After making my decision to leave the world of academia, my next choice was deciding what I wanted to do next. Naturally, many people thinking of changing career don’t typically ask “what do I want to do next?”, but rather: “from my existing skillset, what can I do next?”
For me, the most terrifying part of choosing my next career was based exactly on this latter question. Whilst self-reflection on the skills you currently possess is never a bad thing, they do not necessarily have to define the only thing you can do in any potential future career.
Initially, I focused my career search on data science roles, which was most similar to what I did in academia, or perhaps the “safe” option. But, before long I started asking myself, “what would I love to do?”
Many people envision what they want to be when they are young; be that an astronaut, a barista, or for me a penguin (yes, the literal animal… and yes, I was a child). With the penguin career being off the cards, another field I desired having a career in was technology. I wanted to develop innovative experiences that could connect with millions of people, potentially enhancing their day-to-day lives. So, I decided to seek out positions in this career that I would love to do rather than only focusing on those I knew I could do.
A major challenge in this journey was both proving to myself and others that I can pivot my existing skillset to a new career. Expect to be asked why you want to change career (and really if you are changing to something you would love to do, that one should come easily), but to also provide evidence that you are committed to do so.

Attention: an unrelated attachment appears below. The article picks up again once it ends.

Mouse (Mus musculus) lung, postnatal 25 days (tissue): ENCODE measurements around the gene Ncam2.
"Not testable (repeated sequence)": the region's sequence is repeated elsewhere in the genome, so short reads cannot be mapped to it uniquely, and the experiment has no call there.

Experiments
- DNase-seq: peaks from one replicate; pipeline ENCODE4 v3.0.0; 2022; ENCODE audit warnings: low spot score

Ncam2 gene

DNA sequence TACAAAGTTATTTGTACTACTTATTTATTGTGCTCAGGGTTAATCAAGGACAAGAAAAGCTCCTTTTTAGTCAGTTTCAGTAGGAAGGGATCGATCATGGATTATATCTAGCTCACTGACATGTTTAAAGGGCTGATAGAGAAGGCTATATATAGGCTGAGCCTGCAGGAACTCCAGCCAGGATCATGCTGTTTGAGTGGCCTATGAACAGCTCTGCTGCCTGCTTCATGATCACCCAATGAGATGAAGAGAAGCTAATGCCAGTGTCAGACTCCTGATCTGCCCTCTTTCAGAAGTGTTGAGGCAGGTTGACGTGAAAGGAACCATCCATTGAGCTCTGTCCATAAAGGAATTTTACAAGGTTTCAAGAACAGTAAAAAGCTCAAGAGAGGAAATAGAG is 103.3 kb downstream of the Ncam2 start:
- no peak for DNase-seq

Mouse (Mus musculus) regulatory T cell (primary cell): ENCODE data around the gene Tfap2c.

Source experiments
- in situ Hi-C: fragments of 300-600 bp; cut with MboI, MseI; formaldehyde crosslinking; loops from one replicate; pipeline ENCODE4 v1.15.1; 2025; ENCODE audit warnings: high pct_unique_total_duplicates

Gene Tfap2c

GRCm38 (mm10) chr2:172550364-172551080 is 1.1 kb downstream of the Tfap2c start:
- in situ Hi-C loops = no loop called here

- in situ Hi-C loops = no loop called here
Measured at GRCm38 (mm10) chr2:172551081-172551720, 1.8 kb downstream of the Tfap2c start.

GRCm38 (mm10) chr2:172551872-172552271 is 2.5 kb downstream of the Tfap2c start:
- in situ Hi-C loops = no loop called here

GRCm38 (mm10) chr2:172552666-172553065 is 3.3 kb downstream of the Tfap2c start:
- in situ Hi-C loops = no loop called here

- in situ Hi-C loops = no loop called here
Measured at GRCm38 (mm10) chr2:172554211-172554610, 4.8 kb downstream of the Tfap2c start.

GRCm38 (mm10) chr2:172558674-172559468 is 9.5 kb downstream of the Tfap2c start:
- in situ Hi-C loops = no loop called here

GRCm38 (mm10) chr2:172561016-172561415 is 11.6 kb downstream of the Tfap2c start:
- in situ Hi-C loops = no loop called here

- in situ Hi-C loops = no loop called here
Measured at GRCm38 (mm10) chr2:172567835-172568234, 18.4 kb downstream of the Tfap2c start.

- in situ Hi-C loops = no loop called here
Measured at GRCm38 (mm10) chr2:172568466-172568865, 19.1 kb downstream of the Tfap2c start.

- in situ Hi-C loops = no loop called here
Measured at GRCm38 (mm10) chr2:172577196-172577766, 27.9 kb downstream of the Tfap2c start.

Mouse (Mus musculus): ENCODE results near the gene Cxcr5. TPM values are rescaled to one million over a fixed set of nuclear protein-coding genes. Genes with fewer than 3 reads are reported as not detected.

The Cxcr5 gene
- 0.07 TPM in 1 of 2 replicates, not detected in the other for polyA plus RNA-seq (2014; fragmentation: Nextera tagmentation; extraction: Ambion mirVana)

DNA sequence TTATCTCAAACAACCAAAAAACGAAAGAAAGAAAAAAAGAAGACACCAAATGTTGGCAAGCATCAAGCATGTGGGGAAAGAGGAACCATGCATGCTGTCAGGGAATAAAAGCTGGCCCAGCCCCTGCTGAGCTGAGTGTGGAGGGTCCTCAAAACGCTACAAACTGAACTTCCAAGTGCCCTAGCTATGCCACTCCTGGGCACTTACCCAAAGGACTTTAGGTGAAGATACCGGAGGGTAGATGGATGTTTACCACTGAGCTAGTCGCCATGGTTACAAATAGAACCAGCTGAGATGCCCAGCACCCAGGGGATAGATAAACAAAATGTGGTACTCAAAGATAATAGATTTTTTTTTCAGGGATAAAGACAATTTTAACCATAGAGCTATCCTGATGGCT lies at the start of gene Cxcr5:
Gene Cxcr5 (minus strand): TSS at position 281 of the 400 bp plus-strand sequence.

Whilst a new career will certainly require learning new tools you may be unfamiliar with (e.g. specific programming language), it is highly likely that you have a vast array of transferable skills, and evidence to back them up, that may be arguably more valuable to an employer.
My past experiences had given me a varied and excellent toolset of transferable skills that would be directly applicable to a software development career within an agency. For example, I had achieved exceptional interpersonal, team-working, and collaborative problem-solving skills during my scientific research career when working with peers all over the world. These are all useful in the development process when working in teams, but also when interacting directly with a client.
However, research can also result in isolated study for long stretches of time where there is no given answer to a problem. This had tuned me to become an independent learner and problem-solver whilst maintaining the self-drive, dedication, and commitment to create the best work I could with the tools at my disposal.
These transferrable skills were also of great help in developing new technical skills. Fortunately, developing technical app development skills doesn’t have to be difficult nor expensive. Many e-learning courses exist (some of my favourite are linked below), which are also bitesize enough that even the busiest person should be able to find the time to do a few units a week, if not more! All you need to add is the passion to learn and the hard-work to see it through.
Whilst there will surely be many challenges along the way of a career change, if you can muster the confidence and drive to follow your dreams whilst also putting in the hard work to do so, you won’t only survive, but thrive within your future industry!
In the meantime, here are some of my favourite resources for self-learning of iOS development:
Also check out local tech events through Eventbrite, and Meetup.com that will often provide the opportunity to meet like-minded people that you can share your journey with! Or, I guess if you really must become a penguin, head to your nearest zoo in your best formal dinner wear!
Make your dreams your reality!